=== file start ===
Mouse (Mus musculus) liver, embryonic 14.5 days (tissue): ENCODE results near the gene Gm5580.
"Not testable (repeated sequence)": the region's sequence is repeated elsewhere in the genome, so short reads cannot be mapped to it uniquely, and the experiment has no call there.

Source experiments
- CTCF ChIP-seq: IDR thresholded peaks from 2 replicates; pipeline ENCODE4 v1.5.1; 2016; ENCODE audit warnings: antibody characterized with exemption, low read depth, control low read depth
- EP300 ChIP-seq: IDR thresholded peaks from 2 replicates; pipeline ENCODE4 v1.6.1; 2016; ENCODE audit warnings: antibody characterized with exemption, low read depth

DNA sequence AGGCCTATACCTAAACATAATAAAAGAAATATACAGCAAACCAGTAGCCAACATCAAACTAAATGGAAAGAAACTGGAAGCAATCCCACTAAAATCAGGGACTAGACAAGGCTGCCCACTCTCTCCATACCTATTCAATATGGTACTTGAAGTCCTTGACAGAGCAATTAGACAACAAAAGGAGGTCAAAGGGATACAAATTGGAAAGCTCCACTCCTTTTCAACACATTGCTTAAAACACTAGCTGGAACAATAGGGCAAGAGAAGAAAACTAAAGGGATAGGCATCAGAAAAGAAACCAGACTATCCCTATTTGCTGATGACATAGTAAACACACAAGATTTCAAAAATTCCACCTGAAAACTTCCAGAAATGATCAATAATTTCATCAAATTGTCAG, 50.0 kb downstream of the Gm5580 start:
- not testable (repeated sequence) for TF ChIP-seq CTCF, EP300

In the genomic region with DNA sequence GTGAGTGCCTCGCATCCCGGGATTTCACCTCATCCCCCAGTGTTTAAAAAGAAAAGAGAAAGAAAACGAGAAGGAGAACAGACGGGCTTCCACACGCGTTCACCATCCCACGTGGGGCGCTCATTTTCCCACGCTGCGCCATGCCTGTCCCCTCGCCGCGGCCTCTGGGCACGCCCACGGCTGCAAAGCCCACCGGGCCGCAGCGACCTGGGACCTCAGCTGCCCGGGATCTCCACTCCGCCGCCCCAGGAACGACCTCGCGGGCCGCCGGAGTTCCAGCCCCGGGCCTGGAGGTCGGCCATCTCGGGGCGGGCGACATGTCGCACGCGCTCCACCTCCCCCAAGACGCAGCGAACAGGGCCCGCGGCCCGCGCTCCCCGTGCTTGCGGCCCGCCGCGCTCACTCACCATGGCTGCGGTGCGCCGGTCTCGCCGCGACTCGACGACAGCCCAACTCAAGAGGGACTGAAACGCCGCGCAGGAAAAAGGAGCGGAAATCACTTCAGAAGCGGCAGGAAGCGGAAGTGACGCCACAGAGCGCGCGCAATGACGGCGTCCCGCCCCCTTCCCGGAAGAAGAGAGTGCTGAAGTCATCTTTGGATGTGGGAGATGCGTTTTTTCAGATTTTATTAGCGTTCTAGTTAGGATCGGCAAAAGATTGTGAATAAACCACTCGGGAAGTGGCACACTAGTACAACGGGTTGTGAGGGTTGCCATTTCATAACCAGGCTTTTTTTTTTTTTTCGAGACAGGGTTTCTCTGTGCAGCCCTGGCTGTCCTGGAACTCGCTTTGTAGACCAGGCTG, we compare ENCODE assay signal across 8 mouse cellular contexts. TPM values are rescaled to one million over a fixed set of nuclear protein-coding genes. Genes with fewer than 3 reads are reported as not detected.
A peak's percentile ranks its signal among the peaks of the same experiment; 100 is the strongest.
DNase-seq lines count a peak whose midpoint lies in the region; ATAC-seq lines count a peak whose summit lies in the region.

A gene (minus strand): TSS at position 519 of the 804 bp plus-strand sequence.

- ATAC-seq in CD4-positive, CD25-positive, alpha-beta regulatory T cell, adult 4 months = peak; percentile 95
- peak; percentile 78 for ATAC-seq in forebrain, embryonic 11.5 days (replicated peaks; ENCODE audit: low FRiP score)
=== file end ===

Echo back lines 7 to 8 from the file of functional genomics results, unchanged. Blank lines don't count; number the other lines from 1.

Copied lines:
- not testable (repeated sequence) for TF ChIP-seq CTCF, EP300

In the genomic region with DNA sequence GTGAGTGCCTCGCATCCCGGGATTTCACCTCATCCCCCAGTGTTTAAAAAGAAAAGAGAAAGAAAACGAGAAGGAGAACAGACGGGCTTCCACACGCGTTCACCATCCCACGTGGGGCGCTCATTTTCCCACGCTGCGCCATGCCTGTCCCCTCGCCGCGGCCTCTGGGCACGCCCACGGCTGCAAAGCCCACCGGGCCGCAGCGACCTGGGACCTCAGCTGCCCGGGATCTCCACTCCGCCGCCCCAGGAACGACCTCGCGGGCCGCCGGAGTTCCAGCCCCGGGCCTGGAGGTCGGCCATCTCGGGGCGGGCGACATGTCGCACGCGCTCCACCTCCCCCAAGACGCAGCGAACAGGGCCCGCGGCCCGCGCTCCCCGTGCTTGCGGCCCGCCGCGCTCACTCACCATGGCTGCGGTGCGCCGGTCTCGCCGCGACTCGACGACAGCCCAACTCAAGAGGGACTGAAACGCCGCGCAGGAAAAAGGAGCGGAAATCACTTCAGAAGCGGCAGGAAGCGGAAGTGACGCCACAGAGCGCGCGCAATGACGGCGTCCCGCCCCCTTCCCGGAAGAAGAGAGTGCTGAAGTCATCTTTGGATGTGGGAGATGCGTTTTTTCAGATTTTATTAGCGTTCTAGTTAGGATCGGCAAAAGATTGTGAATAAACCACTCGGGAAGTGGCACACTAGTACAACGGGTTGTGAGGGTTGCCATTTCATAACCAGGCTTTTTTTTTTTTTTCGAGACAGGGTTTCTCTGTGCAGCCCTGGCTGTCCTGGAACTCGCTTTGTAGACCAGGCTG, we compare ENCODE assay signal across 8 mouse cellular contexts. TPM values are rescaled to one million over a fixed set of nuclear protein-coding genes. Genes with fewer than 3 reads are reported as not detected.